§ 29. Mr. GOULD
asked the Minister of Labour, as representing the Ministry of Health, whether there is any limitation to the number of insured persons on a panel doctor's list; what is the average amount of remuneration received by doctors on the panel list; and whether, on the whole, insured persons are receiving the same consideration and attention as private patients?
§ Sir M. BARLOW
The limit of the number of insured persons whom an insurance practitioner may have on his list is fixed for each area jointly by the Insurance Committee and the Medical Panel Committee. No practitioner working single-handed may have more than 3,000 persons on his list, and in a considerable number of areas a lower maximum of 2,500 or 2,000 has been fixed. Taking the country 2924 as a whole, the average number of insured persons per doctor is approximately 1,000 and the corresponding remuneration, including mileage payments, would be slightly less than £500 a year. Insurance practitioners are expected to give the same standard of treatment, within the scope of their terms of service, to insured persons as they would to private patients.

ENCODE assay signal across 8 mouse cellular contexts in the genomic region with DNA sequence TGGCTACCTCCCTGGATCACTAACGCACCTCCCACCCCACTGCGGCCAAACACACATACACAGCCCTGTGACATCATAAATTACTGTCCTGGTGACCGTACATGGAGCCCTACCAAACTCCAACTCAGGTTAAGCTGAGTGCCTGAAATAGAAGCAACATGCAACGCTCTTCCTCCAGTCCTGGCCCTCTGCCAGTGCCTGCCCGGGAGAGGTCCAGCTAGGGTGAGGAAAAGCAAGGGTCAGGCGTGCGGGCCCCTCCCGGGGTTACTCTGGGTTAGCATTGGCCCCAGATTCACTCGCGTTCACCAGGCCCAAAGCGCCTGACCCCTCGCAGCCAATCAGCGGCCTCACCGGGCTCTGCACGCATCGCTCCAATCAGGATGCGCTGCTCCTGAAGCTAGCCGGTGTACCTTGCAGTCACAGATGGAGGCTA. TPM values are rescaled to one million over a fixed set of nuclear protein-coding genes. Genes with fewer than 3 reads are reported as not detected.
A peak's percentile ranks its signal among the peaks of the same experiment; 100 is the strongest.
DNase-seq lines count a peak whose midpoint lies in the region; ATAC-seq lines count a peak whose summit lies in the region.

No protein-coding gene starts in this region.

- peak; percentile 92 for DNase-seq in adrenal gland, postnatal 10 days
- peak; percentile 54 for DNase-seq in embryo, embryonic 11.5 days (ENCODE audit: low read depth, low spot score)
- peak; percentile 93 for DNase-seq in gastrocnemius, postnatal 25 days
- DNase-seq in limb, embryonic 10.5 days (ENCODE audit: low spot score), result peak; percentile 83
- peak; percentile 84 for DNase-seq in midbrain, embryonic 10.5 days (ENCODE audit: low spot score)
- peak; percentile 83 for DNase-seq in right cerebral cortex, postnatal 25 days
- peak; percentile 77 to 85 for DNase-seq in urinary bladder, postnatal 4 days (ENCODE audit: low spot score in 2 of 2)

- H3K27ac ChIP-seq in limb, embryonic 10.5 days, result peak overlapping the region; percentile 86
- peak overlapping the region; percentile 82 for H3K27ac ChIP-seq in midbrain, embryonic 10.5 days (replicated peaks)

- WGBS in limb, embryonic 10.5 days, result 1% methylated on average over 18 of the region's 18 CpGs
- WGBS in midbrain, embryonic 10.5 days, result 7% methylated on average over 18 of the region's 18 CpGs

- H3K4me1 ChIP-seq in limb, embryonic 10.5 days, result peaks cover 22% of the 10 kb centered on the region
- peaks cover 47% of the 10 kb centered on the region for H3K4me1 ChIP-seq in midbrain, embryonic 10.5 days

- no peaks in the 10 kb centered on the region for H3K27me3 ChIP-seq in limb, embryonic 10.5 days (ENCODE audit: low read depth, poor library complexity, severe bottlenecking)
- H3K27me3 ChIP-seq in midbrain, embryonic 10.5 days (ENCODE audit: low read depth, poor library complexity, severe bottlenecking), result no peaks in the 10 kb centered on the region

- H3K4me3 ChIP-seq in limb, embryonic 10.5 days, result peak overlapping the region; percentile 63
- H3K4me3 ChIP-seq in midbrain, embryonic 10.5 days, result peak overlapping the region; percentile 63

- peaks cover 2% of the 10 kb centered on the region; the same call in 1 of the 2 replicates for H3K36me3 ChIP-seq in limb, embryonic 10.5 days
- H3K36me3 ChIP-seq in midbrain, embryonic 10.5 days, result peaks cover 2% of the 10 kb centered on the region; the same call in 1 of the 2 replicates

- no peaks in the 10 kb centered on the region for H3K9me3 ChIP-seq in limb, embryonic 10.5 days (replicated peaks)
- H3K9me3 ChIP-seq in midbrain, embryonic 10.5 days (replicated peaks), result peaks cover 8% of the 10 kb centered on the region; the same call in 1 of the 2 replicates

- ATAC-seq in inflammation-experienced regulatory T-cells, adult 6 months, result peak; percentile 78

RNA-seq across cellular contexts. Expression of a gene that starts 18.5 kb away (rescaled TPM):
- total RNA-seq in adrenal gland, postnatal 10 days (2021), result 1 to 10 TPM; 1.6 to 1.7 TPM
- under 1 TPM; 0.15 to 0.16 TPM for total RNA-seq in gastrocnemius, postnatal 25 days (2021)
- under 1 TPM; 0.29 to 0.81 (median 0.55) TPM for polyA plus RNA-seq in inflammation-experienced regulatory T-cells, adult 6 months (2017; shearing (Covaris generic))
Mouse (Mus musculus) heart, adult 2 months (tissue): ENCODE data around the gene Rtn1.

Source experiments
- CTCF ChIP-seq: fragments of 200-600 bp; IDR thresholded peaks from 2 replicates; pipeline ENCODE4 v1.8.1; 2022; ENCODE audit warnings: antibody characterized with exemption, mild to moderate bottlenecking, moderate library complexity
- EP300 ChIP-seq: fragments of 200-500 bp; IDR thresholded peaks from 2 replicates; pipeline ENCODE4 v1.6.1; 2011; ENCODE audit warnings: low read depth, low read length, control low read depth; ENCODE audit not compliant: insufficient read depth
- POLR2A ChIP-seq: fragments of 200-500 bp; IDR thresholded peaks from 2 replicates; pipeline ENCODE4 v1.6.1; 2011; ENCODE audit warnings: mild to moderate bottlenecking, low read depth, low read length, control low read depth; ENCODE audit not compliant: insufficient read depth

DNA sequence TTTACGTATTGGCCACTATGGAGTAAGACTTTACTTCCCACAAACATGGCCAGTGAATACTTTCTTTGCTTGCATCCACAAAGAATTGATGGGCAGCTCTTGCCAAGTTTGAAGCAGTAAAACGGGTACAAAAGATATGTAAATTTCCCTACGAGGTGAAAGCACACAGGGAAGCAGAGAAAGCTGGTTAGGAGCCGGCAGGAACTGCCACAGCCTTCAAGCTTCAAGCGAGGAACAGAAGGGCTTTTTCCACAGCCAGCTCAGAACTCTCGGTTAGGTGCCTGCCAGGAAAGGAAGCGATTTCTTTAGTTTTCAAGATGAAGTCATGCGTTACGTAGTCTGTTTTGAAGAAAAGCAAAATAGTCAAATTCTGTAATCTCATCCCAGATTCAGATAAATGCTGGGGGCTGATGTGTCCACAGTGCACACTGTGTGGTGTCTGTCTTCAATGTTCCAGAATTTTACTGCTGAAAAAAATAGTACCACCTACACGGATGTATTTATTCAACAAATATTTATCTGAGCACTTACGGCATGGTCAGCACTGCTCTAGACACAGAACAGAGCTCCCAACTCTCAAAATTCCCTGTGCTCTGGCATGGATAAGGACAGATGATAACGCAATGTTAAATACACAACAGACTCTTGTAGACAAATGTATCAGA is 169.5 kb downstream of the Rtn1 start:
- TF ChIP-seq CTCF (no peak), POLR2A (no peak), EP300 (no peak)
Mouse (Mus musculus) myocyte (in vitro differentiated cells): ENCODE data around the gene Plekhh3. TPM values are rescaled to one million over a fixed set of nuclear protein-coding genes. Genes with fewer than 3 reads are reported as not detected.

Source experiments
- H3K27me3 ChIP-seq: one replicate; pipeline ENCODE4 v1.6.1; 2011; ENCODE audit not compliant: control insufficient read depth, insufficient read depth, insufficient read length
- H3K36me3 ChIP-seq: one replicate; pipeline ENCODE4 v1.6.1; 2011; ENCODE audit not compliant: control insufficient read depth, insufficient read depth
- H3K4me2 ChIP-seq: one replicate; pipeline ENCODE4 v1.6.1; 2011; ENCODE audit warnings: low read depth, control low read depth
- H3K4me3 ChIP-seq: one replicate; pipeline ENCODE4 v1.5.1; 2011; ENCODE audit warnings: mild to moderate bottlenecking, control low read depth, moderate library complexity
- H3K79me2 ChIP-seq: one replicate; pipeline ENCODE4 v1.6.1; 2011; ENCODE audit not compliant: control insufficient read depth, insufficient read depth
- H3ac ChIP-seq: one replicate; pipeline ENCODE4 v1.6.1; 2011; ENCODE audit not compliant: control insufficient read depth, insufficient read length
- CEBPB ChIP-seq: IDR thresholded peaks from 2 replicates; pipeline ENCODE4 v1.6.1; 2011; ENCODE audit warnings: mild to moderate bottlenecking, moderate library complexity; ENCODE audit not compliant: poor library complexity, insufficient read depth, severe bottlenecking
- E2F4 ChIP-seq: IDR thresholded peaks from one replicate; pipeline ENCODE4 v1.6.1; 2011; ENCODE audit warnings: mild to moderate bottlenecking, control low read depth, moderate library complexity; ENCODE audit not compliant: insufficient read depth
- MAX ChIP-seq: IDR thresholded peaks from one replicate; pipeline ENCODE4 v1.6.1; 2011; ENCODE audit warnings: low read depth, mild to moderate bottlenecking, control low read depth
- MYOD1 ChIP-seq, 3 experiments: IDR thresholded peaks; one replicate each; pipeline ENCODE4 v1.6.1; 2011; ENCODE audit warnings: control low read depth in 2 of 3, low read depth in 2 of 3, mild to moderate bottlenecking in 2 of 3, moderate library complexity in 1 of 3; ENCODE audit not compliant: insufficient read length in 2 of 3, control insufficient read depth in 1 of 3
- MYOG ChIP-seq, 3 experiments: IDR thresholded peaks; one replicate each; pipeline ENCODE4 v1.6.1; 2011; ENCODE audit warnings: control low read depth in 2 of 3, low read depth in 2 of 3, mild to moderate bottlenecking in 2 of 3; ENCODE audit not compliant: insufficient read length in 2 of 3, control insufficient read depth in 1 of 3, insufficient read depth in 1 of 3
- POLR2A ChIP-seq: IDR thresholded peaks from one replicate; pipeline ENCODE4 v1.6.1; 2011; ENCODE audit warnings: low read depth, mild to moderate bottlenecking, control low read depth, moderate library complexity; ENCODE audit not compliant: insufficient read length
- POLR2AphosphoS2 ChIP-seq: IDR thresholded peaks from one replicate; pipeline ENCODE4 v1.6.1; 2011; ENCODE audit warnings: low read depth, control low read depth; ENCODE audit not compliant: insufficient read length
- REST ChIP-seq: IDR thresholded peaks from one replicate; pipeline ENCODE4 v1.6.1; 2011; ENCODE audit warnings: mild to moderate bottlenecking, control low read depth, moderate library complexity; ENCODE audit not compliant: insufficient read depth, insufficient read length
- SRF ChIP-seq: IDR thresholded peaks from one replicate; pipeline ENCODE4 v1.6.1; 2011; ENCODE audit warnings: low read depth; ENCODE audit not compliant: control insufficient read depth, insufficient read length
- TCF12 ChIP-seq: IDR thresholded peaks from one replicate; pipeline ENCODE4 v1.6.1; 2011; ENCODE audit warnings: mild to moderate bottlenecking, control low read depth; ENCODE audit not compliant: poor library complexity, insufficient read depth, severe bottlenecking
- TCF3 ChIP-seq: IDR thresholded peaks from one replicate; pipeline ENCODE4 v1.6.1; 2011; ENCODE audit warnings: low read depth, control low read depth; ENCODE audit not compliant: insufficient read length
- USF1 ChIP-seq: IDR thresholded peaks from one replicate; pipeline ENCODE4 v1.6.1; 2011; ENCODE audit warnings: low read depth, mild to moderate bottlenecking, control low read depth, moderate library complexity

§ 30. Mr. GOULD
asked the Minister of Labour, as representing the Ministry of Health, whether he will state the procedure which can be adopted by insured persons who receive medical attention from their own private doctor to obtain a return of that portion of their insurance contribution which is allocated for the purposes of treatment by panel doctors?
§ Sir M. BARLOW
An insured person who desires to be treated by a practitioner not under agreement with an Insurance Committee may apply to the Insurance Committee for the area in which he resides for permission to make his own arrangements. If permission is granted a contribution will be made by the Committee towards the cost of the treatment so obtained. The Insurance Committee has full discretion in considering applications of this nature. There is no provision in the Acts for any reduction in the contribution payable by or in respect of an insured person on the ground that he does not take advantage of the arrangement made under these Acts to provide him with medical treatment.